Agelenopsis

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American grass spiders
Grass Spider - Agelenopsis species possibly pennsylvanica?, Vernon, British Columbia.jpg
Agelenopsis cf. pennsylvanica in Vernon, British Columbia
Pennsylvania Grass Spider - Agelenopsis pennsylvanica, Pocahontas State Park, Chesterfield, Virginia.jpg
Agelenopsis pennsylvanica in web, from Pocahontas State Park, Chesterfield, Virginia
Scientific classification e
Kingdom: Animalia
Phylum: Arthropoda
Subphylum: Chelicerata
Class: Arachnida
Order: Araneae
Infraorder: Araneomorphae
Family: Agelenidae
Genus: Agelenopsis
Giebel, 1869
Species

See text.

Diversity
13 species

Agelenopsis is a genus of spiders, known as American grass spiders.[1] They weave sheet webs that have a funnel shelter on one edge. The web is not sticky, but these spiders make up for that shortcoming by running very rapidly. The larger specimens (depending on species) can grow to about 19 mm in body length. They may be recognized by the arrangement of their eight eyes into three rows. The top row has two eyes, the middle row has four eyes, and the bottom row has two eyes (spaced wider than the ones on the top row). They have two prominent hind spinnerets, somewhat indistinct bands on their legs, and two dark bands running down either side of the cephalothorax.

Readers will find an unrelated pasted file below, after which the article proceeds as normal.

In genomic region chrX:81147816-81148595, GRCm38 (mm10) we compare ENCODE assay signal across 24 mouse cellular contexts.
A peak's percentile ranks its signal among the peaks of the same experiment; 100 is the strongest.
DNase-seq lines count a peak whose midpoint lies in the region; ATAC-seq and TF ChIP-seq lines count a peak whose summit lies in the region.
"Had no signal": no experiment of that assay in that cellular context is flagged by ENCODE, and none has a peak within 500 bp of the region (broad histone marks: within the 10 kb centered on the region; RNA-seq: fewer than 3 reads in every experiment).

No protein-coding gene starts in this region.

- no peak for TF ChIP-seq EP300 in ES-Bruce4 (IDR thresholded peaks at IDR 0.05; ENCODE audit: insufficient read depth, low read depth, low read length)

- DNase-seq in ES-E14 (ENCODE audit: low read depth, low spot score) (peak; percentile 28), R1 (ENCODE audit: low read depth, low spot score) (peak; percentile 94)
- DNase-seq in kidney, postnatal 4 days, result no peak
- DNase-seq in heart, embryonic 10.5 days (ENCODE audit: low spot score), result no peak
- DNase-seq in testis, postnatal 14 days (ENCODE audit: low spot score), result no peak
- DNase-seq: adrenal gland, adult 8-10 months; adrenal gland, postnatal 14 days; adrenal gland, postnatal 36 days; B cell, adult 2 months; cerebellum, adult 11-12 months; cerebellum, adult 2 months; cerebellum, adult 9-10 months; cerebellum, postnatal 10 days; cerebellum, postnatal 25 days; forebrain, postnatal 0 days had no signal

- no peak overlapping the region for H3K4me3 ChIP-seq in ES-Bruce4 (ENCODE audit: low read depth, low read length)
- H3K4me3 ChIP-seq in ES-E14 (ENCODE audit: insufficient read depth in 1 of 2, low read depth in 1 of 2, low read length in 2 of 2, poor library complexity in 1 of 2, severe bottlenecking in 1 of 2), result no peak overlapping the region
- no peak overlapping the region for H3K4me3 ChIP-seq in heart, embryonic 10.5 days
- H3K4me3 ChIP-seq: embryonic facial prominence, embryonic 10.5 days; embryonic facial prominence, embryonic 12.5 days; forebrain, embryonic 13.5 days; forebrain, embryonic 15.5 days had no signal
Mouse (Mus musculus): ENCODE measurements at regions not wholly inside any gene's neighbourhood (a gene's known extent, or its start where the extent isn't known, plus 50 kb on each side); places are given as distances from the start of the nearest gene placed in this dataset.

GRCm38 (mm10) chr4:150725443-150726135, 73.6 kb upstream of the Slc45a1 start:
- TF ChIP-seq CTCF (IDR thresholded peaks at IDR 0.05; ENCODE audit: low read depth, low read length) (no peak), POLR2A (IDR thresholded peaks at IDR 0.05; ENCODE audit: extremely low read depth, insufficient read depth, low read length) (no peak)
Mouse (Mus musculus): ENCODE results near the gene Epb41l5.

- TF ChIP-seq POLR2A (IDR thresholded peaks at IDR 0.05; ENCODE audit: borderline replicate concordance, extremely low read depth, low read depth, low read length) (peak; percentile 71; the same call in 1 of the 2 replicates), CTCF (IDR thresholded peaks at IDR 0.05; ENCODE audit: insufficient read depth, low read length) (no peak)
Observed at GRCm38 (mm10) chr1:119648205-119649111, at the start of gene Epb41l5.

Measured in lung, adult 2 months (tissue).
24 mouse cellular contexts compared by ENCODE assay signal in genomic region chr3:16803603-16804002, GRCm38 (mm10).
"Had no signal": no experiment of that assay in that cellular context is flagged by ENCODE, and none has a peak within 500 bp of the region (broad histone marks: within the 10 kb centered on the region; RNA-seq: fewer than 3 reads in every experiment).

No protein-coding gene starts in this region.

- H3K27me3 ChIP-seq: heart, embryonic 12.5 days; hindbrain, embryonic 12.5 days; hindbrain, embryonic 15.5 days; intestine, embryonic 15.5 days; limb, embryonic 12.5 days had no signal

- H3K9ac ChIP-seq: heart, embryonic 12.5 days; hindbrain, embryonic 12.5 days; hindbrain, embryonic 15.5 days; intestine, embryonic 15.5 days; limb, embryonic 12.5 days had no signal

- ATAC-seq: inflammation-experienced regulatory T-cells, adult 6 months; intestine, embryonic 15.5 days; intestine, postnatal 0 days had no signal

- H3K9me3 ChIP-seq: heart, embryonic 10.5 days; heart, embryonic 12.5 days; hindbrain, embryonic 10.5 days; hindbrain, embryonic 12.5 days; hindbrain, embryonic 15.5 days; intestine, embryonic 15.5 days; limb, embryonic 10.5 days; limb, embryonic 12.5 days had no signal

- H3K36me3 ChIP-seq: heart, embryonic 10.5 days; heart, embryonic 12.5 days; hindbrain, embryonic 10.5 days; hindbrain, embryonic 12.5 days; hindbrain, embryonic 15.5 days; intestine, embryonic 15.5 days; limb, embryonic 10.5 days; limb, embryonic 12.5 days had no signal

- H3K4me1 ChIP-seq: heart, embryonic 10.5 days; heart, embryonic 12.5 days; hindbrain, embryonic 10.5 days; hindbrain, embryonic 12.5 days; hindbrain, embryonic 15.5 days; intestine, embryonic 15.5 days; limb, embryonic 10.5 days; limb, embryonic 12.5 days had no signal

Agelenopsis aperta, the American funnel-web spider, produces agatoxins. Their bite causes rapid paralysis in insect prey, though their venom is not medically significant to humans.

Name[edit]

The genus name is a combination of Agelena (Eurasian grass spiders), a genus of similar spiders, and Greek -opsis "to look like". They are harmless spiders. Although most spiders use their webs to catch prey, the grass spider's web lacks adhesive ability. The spiders make up for that with their fast running.

The main distinction between Agelenopsis and the related European genus Agelena consists of the pattern appearing on the cephalothorax; the former possesses two quasiparallel lines from the eyes to the beginning of the abdomen. The latter genus has curved, irregular lines that often meet at the end. Another difference is the length of the front legs row in females, but in males, the comparison is too inconsiderable.

Species[edit]

Gallery[edit]

References[edit]

  1. ^ Platnick, N. I. (2007). The world spider catalog, version 7.5. American Museum of Natural History.

See also[edit]

Funnel-web spider

External links[edit]